THE Federation of Asean Shippers Council (FASC) is pushing for the immediate integration of economies of the 10-member Association of Southeast Asean Nations (Asean) to facilitate trade and corner more foreign direct investments (FDIs).
Philippine Shippers’ Bureau director Atty. Pedro Vicente Mendoza, who is also FASC vice chair, told PortCalls the association is keen on seeing an integration of Asean economies which will allow market forces to dictate the movement of trade as what’s happening in Europe.
He said that with the exception of the liner group, all other FASC members have agreed to set a target in line with that set by Asean leaders to integrate their economies. Asean leaders eye full economic integration in 2015.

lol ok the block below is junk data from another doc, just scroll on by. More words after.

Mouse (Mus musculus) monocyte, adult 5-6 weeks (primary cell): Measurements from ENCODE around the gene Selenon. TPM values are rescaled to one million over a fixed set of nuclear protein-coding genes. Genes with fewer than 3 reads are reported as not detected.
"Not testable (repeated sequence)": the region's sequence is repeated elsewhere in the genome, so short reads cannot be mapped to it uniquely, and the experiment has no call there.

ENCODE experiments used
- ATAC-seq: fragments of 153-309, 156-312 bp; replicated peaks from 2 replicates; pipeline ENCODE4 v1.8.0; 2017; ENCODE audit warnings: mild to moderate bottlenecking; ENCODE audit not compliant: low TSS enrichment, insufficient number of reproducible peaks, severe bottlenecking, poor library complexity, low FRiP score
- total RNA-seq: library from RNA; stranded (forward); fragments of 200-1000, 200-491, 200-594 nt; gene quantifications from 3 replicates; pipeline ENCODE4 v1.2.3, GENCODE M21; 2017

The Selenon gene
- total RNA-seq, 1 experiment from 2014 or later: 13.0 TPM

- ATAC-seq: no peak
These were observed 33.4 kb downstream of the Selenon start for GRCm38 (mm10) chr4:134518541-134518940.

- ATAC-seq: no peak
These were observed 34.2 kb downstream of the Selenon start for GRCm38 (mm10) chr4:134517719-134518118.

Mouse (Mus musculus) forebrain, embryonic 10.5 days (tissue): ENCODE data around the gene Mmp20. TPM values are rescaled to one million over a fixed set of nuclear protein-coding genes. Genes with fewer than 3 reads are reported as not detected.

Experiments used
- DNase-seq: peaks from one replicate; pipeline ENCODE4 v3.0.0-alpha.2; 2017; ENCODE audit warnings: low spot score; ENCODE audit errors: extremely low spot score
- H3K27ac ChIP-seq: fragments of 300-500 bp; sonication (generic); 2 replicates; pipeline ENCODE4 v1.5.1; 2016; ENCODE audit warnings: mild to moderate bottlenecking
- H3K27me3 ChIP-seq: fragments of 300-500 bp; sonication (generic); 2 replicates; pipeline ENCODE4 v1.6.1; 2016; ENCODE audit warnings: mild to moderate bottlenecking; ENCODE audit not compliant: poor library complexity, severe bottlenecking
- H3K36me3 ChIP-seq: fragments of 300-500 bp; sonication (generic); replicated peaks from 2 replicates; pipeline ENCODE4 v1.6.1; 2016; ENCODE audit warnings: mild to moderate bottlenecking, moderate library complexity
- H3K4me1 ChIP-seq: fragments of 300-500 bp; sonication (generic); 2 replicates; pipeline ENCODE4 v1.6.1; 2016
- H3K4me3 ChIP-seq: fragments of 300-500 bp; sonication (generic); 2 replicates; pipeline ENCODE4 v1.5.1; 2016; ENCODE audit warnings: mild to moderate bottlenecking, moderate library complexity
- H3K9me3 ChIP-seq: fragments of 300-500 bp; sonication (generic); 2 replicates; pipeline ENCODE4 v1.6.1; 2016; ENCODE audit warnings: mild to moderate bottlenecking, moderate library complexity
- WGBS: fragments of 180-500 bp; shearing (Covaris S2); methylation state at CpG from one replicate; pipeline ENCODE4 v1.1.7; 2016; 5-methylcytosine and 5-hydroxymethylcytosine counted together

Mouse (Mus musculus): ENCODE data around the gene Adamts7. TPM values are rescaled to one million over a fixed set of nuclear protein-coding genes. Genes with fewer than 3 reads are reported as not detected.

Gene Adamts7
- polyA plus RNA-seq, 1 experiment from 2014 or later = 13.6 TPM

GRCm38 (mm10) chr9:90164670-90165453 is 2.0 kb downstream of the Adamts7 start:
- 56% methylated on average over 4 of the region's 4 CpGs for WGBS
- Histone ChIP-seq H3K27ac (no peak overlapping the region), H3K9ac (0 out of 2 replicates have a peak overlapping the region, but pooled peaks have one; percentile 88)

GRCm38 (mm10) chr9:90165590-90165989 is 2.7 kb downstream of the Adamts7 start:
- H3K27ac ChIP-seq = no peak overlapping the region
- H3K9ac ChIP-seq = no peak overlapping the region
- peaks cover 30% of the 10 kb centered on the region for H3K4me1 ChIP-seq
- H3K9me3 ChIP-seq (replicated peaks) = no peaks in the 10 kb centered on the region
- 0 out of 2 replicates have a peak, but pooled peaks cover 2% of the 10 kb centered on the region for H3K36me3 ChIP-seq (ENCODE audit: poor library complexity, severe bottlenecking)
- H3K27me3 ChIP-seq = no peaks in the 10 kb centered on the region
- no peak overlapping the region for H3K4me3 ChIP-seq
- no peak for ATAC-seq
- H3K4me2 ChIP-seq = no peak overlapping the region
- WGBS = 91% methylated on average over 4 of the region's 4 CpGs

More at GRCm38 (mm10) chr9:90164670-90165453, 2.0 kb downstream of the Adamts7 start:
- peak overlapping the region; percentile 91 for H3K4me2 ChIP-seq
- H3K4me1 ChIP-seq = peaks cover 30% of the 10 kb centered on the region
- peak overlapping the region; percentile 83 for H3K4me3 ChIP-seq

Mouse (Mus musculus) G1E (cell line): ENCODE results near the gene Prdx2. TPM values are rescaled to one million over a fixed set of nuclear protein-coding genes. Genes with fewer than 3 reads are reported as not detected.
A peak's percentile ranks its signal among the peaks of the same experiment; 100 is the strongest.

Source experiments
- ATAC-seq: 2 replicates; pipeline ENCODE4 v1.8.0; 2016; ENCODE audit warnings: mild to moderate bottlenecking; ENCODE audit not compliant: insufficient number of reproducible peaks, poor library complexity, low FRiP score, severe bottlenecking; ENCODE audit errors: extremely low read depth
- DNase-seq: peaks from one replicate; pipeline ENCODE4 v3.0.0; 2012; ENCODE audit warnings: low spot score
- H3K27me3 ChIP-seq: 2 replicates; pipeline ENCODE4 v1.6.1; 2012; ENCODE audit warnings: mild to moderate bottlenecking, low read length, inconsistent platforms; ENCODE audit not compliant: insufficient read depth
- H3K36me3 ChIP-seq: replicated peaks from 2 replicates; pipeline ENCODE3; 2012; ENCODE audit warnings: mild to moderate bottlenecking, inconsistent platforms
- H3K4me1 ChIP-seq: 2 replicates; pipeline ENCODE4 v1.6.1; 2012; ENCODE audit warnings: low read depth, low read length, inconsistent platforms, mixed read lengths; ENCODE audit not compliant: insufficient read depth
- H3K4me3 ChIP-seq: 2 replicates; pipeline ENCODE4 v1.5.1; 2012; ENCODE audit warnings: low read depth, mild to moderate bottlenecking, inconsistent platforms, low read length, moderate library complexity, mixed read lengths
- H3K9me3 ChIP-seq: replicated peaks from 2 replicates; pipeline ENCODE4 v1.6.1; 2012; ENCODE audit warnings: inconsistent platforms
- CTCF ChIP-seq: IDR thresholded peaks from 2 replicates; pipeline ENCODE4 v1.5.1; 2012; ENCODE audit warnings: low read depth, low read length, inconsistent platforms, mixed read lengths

FASC will discuss developments on integration at the Global Shippers Forum this year. The integration of the Asean economies is needed to compete with other Asian powerhouses like China and India and to attract more FDIs, experts stressed at the preliminaries of the postponed Asean Business Summit last month.
Individually, Asean countries may be too small to be noticed by investors in North America and Europe, but their combined population of 500 million may be attractive enough to divert attention from China, especially for businesses in the consumer sector, Graeme Maxton, regional director, corporate network-Hong Kong of the Economist Intelligence Unit said.